How CIOs can improve diversity and inclusion

Research shows that diversity and inclusion leads to better business performance by creating understanding workforces with a wider range of experiences, but many organisations struggle to translate the research into practice.

Carnegie Mellon University has developed a set of best practices that have created an inclusive campus for students from more than 65 nations and a diverse array of background and contain sage advice for CIOs from all organisations.

Read next: Culture and people biggest barriers to digital transformation, according to Gartner's 2018 CIO Agenda

Develop and implement tools and programmes to optimise practices in diversity and inclusion

Develop and implement tools and programmes to optimise practices in diversity and inclusion

CIOs can implement a variety of initiatives that can make their organisation culturally and operationally more inclusive.

These could include arranging networking, mentoring and social events that help build inclusion, supporting different causes through fundraising and workplace events and offering internships to people from underrepresented backgrounds.

Radius Payment Solutions CIO Dave Roberts has introduced a number of new initiatives to support a more diverse workforce, including flexible working arrangements and organising meetups and community events.

"It's been really positive on how the team work together and how they are able to bring different ideas and suggestions to the table," he told CIO UK. "That's what diversity brings, it gives you a more rounded team."

Enhance standards for recruiting practices

Enhance standards for recruiting practices

Recruitment practices often inhibit diversity as employers typically search for staff in the same familiar places and frequently hire in their own image.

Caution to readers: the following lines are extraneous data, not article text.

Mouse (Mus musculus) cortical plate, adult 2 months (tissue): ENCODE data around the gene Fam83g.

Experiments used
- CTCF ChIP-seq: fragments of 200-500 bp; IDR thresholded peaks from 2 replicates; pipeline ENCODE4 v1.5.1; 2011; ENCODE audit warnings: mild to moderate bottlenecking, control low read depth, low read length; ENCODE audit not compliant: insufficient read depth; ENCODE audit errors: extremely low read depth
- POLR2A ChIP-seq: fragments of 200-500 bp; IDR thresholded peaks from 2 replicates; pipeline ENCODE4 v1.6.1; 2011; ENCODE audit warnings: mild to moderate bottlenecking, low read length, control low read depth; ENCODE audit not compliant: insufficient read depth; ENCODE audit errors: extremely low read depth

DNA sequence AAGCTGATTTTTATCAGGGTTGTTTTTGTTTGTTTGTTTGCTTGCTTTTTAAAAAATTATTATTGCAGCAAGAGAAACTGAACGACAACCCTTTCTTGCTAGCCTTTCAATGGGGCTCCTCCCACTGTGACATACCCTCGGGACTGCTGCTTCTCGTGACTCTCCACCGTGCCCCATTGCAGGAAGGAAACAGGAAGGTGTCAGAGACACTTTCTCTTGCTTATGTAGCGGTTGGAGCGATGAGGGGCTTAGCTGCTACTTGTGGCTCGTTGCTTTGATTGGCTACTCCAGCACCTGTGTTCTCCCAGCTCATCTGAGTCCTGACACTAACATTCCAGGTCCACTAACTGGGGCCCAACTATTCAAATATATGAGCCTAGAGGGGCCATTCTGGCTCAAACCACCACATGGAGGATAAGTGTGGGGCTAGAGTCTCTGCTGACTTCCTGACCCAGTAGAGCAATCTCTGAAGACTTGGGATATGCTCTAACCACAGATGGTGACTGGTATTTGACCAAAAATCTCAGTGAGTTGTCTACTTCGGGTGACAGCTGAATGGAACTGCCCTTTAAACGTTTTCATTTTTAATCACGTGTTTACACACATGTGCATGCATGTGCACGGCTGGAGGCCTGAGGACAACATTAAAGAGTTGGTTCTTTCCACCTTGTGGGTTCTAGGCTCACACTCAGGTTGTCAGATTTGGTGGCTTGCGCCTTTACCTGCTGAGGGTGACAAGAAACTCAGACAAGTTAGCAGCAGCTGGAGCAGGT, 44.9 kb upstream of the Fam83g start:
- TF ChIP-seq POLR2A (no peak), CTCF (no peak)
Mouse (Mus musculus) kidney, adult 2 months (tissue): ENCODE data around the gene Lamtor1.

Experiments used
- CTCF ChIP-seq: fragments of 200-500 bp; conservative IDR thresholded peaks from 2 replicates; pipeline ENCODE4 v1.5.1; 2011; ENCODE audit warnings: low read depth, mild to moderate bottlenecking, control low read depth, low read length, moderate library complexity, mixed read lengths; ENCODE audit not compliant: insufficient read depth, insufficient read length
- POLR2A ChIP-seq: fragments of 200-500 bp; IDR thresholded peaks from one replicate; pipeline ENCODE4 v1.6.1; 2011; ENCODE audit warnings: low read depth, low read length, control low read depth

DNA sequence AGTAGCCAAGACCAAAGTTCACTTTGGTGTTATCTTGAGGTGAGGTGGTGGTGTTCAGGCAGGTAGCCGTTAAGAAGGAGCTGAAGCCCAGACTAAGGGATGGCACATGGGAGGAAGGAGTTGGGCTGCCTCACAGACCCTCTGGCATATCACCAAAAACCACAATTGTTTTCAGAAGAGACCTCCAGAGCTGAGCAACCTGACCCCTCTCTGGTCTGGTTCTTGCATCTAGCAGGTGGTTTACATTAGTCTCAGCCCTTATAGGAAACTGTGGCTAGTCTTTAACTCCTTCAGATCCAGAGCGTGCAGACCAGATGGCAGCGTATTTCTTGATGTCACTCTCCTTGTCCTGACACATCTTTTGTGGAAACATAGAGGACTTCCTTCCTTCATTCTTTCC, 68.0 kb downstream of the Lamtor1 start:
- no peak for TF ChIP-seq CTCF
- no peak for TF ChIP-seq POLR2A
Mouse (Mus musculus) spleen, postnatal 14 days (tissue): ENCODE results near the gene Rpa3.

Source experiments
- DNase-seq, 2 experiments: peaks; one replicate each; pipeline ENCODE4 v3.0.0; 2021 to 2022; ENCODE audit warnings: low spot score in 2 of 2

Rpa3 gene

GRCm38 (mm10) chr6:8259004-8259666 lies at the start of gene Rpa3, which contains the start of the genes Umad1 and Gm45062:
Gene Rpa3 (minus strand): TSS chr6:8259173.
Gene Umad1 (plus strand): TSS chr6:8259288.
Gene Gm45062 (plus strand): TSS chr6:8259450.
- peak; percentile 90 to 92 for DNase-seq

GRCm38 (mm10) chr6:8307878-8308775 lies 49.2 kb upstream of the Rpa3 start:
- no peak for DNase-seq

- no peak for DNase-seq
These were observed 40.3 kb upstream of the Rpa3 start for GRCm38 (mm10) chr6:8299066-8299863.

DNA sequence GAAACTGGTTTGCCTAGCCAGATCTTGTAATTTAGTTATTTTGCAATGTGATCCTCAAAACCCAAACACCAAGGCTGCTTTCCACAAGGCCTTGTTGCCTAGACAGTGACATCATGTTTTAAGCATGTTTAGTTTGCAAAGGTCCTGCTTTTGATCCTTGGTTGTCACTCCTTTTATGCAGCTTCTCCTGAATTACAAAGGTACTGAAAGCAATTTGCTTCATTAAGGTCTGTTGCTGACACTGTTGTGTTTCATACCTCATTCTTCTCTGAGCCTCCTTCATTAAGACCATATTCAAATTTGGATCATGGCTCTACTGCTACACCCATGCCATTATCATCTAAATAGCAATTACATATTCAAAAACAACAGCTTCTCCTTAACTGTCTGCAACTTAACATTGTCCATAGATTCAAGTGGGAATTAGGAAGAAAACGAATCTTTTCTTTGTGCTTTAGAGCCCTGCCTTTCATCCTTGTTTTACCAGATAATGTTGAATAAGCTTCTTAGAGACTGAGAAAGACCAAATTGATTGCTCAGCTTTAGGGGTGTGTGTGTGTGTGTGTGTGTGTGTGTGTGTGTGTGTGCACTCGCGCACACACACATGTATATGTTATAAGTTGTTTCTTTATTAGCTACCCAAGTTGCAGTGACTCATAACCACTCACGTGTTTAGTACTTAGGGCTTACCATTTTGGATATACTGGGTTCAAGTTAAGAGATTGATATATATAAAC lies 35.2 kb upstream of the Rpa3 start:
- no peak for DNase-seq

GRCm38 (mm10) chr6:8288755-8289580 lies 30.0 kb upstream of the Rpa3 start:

Carnegie Mellon University has a number of suggestions on how to improve recruiting practices.

Organisations can implement mandatory training in implicit bias for search committees, encourage cross-departmental sharing of finalists to fill vacant positions, and focus on recruiting diverse personnel at all levels of leadership.

SThree CIO Lance Fisher uses data analytics to identify which job candidates have the most suitable skills on paper for a position. The specialist staffing agency can then inform organisations if they might have overlooked some of the most qualified people for the position.

"We have been able to take our own learnings around diversity and use them when we speak with our clients," he told CIO UK.

This doesn't only help to build more diverse teams. It can also plug any skills gaps by leveraging untapped talent pools.

Cultivate and mentor existing talent to broaden pools of prospective candidates for key positions

Cultivate and mentor existing talent to broaden pools of prospective candidates for key positions

Senior employees should also build inclusion within their existing workforce. They can do this by developing talent to create a more diverse range of candidates when job openings emerge for key roles in the organisation.

Having a more diverse range of senior staff members will help to find talent from a wider variety of backgrounds and understand the different cultural norms of workers.

It will also help retain valuable employees who will look elsewhere for career progression if senior positions feel out of reach where they are.

The Ministry of Justice's Chief Information and Digital Officer Tom Read has introduced "diversity champions" in areas such as ethnicity and mental health awareness to boost equality in the department.

"Talent is scarce," he told CIO UK's sister title Computerworld UK. "If you're hiring from a really small pool you're probably not going to find the best people. So if you're just hiring people who look like you, you're not going to find the right people and you're not doing yourselves any favours."

Copyright © 2018 IDG Communications, Inc.

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